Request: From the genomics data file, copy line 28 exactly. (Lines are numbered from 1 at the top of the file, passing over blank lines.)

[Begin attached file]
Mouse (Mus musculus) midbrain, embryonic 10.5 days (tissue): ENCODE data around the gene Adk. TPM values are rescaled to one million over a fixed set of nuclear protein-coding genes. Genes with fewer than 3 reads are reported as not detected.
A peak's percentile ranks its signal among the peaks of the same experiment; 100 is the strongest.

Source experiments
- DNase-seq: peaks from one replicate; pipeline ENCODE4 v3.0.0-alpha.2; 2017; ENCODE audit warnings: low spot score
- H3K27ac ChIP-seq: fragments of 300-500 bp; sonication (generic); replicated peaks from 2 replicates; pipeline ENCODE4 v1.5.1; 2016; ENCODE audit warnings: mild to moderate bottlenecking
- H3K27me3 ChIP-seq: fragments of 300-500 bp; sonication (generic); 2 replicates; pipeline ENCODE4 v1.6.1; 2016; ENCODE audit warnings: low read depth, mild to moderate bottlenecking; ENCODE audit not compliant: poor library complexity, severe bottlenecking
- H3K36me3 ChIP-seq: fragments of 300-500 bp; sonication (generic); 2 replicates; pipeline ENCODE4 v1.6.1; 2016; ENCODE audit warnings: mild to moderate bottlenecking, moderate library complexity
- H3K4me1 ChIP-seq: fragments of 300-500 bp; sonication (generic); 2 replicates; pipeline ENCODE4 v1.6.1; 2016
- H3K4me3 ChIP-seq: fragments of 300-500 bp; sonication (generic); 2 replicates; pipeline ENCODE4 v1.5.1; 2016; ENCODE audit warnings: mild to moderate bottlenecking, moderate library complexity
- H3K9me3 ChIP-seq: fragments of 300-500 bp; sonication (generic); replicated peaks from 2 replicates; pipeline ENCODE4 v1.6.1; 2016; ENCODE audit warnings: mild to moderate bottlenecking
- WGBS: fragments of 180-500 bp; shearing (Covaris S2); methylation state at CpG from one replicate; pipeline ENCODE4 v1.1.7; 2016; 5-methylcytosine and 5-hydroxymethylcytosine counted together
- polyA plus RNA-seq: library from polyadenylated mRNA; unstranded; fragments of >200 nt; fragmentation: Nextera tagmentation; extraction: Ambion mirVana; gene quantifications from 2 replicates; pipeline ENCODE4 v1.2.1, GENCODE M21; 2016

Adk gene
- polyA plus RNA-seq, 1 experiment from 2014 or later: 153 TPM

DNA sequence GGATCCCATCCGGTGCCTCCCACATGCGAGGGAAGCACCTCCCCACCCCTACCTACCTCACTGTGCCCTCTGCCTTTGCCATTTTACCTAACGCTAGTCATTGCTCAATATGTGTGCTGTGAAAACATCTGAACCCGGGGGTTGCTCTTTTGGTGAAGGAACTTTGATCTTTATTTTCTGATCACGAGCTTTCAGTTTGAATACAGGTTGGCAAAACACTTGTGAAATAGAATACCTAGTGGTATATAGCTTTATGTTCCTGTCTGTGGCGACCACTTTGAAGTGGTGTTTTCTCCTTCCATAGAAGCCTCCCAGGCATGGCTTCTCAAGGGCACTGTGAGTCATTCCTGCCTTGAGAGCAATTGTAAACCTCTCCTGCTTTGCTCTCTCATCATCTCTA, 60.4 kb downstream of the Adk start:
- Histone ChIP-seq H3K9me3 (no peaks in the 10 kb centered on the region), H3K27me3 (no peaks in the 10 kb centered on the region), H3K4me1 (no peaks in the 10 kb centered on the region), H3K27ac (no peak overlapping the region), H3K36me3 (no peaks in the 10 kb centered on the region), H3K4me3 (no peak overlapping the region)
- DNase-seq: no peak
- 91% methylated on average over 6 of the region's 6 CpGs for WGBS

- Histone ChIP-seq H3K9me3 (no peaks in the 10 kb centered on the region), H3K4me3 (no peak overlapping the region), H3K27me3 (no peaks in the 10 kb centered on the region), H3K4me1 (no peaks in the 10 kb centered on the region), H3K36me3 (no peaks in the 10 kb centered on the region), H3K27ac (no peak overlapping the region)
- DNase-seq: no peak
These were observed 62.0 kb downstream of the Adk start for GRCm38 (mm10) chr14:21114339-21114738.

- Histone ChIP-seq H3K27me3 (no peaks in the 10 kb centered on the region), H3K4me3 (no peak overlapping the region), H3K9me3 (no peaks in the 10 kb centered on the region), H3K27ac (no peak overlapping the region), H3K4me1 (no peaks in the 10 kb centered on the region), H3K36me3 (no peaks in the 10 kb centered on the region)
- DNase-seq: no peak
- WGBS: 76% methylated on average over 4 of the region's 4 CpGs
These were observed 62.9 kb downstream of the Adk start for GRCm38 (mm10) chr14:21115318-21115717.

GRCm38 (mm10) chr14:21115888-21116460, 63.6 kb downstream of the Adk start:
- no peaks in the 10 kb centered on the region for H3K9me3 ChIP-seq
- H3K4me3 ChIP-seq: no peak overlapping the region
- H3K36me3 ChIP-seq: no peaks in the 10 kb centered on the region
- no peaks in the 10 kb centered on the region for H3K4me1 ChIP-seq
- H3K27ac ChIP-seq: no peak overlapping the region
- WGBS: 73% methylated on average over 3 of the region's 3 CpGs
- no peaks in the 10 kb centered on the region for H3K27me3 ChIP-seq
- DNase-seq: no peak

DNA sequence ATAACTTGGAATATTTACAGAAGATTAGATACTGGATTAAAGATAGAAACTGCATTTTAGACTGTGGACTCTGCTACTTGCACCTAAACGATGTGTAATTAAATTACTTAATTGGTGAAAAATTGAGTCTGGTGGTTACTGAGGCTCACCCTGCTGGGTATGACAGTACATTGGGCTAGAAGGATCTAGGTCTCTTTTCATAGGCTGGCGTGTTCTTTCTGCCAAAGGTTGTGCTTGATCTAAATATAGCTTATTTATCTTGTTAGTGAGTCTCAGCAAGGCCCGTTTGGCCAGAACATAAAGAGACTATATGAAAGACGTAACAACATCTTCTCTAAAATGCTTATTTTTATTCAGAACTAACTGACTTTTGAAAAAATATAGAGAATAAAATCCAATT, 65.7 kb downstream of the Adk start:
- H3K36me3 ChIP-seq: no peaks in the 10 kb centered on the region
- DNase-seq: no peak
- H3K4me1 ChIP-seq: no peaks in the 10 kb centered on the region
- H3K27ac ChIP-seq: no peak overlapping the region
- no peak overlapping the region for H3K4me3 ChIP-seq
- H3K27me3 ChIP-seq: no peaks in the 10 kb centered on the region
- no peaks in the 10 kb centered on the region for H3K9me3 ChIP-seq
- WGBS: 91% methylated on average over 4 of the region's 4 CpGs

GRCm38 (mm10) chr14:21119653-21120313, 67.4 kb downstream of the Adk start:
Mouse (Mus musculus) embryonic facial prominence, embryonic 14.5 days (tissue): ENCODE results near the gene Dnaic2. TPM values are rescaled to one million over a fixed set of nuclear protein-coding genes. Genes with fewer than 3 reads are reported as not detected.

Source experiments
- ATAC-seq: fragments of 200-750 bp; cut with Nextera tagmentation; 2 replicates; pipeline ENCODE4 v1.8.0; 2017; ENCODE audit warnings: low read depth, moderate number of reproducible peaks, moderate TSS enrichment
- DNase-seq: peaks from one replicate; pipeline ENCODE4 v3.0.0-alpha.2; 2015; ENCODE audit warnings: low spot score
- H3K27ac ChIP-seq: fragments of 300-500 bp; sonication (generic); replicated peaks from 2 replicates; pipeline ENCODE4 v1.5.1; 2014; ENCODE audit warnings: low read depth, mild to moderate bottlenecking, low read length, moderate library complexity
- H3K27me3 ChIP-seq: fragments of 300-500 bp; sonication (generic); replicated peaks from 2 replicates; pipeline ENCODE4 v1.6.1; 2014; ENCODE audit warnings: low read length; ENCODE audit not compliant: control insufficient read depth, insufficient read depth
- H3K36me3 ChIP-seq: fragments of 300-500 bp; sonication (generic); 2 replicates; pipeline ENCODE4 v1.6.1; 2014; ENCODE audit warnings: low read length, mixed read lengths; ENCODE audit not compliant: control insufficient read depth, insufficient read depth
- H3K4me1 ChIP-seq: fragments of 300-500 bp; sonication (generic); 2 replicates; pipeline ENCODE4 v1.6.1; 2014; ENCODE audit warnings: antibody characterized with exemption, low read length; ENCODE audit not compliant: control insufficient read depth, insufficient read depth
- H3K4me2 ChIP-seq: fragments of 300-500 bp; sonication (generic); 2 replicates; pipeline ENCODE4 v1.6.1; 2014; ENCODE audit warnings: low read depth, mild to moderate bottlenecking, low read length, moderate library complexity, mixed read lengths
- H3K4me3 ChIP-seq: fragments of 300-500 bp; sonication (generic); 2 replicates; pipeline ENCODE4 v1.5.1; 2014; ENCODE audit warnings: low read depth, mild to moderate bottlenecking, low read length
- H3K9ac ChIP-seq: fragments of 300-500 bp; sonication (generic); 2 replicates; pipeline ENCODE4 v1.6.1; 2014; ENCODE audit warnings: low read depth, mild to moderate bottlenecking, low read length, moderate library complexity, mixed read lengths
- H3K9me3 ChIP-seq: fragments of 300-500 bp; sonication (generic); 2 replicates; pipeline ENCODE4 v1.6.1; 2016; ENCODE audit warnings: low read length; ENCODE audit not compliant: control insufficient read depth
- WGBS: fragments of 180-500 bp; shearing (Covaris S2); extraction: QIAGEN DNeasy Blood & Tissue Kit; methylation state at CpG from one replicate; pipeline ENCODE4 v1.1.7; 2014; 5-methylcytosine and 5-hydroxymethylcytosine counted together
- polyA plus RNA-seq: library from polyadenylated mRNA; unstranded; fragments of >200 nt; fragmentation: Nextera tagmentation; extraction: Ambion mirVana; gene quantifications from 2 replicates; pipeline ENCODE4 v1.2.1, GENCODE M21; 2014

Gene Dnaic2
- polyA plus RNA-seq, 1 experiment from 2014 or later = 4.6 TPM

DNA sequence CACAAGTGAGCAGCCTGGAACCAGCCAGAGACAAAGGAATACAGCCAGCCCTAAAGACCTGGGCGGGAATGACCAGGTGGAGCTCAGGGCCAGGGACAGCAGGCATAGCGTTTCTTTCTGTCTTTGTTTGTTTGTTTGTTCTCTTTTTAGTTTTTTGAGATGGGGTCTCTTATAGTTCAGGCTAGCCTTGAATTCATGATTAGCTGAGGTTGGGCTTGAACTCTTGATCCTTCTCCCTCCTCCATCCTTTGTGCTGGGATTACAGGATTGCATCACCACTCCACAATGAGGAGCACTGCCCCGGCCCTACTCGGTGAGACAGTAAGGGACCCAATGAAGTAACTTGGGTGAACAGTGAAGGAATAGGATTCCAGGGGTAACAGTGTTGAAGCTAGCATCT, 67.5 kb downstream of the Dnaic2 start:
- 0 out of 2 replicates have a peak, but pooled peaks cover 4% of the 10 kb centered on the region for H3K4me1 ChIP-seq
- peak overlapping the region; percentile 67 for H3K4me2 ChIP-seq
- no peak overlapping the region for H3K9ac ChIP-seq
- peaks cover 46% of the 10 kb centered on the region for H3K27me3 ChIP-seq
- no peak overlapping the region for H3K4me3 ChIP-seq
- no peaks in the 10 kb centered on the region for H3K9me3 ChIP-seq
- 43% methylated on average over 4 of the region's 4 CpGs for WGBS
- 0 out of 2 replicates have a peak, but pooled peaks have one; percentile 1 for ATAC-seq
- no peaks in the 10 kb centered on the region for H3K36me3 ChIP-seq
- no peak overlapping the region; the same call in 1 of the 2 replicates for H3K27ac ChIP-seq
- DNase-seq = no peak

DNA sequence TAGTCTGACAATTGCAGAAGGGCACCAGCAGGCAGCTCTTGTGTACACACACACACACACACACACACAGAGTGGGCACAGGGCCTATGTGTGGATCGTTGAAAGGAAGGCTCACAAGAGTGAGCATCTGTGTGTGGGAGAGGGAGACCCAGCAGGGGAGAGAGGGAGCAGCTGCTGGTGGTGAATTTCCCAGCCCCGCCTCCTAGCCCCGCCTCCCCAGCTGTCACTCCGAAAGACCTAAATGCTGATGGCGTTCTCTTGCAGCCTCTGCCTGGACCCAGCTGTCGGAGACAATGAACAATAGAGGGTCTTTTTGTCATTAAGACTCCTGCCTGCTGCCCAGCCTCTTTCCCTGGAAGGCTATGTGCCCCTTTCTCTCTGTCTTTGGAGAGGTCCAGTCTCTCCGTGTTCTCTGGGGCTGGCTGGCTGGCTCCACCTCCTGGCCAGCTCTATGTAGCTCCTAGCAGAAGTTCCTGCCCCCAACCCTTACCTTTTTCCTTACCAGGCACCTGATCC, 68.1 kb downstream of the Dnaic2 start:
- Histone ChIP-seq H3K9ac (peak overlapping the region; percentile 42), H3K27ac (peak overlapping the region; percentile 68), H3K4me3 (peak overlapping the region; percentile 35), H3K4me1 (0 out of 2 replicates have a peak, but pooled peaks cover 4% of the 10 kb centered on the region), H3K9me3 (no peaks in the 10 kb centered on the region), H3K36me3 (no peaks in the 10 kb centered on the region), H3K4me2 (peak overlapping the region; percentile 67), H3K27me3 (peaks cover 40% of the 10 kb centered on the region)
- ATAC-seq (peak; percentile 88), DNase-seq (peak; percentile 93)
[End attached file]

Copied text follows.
- H3K4me3 ChIP-seq: no peak overlapping the region